Boko Haram Is Weakening, but Its Decline Will Be Violent and Uneven

Boko Haram Is Weakening, but Its Decline Will Be Violent and Uneven
People stand behind burnt out cars after a suicide bombing in Maiduguri, northeastern Nigeria, Feb. 17, 2017 (AP photo by Hamza Suleiman).

Boko Haram, the Nigeria-based jihadi movement affiliated with the self-proclaimed Islamic State, has been in decline for more than two years, since it began to lose territory around Lake Chad under joint military pressure from Nigeria, Niger, Chad and Cameroon. After retreating from major towns in northeastern Nigeria such as Bama and Mubi, Boko Haram now controls only certain remote rural areas in that corner of the country. But even though its strength peaked back in 2015, Boko Haram is still a major threat to Nigeria and its neighbors, as the group’s decline has been uneven and frequently punctuated by shocking attacks.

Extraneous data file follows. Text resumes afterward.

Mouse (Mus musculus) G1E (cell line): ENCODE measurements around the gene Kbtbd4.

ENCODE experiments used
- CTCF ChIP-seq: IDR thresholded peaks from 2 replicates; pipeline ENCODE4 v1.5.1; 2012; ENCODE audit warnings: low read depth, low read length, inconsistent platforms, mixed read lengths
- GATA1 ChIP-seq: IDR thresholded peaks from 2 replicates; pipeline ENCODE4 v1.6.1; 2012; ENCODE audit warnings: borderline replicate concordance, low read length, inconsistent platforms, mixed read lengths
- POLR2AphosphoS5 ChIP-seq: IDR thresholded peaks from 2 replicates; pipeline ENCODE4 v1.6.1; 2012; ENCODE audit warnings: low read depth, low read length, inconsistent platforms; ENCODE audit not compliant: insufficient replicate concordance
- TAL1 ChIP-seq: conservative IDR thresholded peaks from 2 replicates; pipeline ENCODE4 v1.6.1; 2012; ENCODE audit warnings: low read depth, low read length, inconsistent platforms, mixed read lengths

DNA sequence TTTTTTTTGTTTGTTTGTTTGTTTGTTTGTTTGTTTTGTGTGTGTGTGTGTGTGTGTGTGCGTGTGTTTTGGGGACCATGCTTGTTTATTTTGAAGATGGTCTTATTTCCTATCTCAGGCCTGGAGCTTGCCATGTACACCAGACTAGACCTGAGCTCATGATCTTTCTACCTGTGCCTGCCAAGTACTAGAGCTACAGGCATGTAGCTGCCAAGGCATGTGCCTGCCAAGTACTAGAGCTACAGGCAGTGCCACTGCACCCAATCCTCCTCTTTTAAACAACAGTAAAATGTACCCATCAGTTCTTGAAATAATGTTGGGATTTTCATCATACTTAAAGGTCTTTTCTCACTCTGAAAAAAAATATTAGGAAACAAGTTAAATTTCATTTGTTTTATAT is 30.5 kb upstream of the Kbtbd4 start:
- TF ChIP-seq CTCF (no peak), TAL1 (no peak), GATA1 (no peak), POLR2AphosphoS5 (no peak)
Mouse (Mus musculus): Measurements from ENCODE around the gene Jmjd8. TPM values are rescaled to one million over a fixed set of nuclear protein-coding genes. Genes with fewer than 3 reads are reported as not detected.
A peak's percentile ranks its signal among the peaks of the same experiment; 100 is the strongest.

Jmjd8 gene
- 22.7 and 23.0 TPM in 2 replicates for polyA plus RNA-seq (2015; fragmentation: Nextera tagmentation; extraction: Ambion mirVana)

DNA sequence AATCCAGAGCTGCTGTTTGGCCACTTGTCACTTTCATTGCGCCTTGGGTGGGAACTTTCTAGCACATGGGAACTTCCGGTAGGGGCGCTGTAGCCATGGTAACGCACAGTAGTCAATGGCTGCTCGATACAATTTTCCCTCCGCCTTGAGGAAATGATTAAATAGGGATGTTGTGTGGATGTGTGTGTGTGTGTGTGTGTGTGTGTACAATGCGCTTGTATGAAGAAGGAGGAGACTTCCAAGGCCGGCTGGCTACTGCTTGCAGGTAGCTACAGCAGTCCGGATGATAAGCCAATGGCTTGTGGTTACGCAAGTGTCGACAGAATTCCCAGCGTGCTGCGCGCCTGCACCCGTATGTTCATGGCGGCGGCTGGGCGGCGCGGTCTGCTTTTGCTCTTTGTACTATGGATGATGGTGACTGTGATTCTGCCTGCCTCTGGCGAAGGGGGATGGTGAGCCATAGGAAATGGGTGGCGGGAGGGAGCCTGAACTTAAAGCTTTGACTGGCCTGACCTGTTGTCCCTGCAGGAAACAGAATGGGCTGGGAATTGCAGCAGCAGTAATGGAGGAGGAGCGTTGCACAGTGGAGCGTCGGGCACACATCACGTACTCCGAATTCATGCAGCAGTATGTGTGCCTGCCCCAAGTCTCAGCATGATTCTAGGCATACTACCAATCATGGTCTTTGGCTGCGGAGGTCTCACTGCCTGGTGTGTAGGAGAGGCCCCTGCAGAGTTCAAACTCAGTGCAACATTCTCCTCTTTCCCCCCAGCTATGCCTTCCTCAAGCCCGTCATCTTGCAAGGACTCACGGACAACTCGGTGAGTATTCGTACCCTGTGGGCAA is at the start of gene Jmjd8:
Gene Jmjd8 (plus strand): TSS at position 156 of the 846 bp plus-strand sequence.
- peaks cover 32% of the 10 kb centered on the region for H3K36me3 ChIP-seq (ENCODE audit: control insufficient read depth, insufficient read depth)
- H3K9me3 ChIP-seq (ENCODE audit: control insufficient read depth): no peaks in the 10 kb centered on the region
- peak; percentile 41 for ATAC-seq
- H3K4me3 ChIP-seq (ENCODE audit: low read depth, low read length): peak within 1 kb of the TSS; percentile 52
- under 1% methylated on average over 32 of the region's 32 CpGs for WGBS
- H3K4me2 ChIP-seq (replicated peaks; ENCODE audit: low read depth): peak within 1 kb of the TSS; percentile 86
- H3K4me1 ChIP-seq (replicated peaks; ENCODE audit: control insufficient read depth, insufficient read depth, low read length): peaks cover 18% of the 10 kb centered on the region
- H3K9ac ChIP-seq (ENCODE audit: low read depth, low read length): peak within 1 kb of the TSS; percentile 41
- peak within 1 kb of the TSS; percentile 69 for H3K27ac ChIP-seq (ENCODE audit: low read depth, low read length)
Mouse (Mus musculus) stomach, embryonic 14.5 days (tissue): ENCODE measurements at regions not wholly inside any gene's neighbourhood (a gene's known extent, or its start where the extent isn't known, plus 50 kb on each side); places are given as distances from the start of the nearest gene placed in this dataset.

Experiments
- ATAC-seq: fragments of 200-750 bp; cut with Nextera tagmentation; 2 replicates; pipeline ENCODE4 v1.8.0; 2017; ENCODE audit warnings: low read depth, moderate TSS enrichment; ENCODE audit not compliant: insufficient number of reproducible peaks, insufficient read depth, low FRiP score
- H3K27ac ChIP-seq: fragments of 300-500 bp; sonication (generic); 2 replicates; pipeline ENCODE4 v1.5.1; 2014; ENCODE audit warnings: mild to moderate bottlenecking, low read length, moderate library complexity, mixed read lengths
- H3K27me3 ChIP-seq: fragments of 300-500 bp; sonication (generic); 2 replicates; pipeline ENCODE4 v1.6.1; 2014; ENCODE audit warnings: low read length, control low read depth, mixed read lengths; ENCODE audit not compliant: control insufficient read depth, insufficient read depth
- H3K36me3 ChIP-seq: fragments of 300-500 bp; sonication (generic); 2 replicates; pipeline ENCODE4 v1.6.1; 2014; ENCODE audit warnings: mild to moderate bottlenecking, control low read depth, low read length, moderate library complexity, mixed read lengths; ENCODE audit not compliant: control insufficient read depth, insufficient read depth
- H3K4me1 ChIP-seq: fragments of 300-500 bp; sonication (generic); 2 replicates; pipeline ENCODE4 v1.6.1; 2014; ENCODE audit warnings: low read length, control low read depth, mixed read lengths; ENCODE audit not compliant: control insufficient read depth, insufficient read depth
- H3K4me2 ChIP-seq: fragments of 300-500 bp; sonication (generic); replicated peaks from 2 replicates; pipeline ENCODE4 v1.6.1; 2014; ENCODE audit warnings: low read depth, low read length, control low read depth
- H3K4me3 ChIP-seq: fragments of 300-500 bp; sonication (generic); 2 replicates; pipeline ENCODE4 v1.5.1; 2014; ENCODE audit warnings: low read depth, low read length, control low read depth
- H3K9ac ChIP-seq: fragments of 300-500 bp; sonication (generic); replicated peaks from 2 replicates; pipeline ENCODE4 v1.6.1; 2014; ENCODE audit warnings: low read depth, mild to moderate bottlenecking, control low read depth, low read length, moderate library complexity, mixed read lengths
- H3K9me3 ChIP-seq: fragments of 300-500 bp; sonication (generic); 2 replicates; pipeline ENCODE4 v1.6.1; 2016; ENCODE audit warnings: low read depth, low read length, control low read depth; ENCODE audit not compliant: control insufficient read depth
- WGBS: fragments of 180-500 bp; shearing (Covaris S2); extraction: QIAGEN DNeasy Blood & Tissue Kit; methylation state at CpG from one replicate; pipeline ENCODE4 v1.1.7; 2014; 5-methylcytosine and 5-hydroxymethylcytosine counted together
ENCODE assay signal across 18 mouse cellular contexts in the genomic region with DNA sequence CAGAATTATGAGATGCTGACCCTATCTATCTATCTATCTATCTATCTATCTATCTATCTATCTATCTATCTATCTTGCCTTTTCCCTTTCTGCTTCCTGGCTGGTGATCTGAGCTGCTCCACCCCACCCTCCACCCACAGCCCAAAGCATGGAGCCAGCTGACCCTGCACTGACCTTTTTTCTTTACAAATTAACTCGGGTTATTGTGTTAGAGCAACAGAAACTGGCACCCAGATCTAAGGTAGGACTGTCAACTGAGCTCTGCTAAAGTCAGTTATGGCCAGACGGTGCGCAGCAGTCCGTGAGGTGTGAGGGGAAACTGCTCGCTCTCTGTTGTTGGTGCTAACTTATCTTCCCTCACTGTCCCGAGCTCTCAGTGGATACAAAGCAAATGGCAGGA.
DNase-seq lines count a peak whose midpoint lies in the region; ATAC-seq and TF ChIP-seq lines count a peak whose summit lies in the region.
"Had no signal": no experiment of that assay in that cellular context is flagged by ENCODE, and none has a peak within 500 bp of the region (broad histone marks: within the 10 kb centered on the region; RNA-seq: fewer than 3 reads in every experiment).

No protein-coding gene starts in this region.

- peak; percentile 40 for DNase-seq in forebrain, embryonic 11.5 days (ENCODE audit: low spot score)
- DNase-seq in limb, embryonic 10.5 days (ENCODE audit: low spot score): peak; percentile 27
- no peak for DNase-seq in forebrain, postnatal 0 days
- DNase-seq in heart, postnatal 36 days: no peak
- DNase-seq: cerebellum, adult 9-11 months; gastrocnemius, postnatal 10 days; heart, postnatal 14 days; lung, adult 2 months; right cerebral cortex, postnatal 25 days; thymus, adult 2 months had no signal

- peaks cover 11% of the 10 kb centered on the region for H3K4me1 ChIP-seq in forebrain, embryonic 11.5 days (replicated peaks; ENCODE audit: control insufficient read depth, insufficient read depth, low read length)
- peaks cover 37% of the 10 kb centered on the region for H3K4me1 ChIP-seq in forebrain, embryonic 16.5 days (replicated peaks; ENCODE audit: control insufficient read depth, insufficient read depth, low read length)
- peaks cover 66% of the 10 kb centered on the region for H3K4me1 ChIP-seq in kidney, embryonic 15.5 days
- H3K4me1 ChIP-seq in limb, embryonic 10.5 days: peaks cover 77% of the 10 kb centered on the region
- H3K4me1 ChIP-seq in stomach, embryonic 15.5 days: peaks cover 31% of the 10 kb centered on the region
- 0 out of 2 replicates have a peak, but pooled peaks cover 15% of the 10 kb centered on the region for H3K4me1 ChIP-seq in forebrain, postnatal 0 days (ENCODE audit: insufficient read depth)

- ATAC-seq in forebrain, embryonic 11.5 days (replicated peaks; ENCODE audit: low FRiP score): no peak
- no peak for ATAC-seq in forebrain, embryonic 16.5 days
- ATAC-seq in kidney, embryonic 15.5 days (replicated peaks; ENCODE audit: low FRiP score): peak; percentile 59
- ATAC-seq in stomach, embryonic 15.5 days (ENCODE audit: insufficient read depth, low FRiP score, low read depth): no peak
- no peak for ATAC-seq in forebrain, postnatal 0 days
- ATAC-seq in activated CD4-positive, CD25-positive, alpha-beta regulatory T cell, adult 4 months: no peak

Consider the military situation on the ground, which has improved from the summer of 2015, when Boko Haram was conducting a fearsome campaign of revenge against Niger, Chad and Cameroon. One recent study found that in 2016, Boko Haram’s attacks fell by 29 percent compared with 2015, and the group inflicted 73 percent fewer casualties. Data for northern Cameroon show that after two deadly winters—2014-2015 and 2015-2016—Boko Haram has been less powerful. In December, Nigerian forces raided Boko Haram camps in Nigeria’s Sambisa forest, one of the sect’s last remaining bastions.

Nevertheless, Boko Haram has repeatedly defied the Nigerian government’s claims that it is on the verge of defeat. Already this year, Boko Haram has conducted several suicide bombings in northeastern Nigeria. Battles between the Nigerian military and Boko Haram still occur in and around villages, with Boko Haram often holding its own. The Nigerian press now warns of the group’s “resurgence.”

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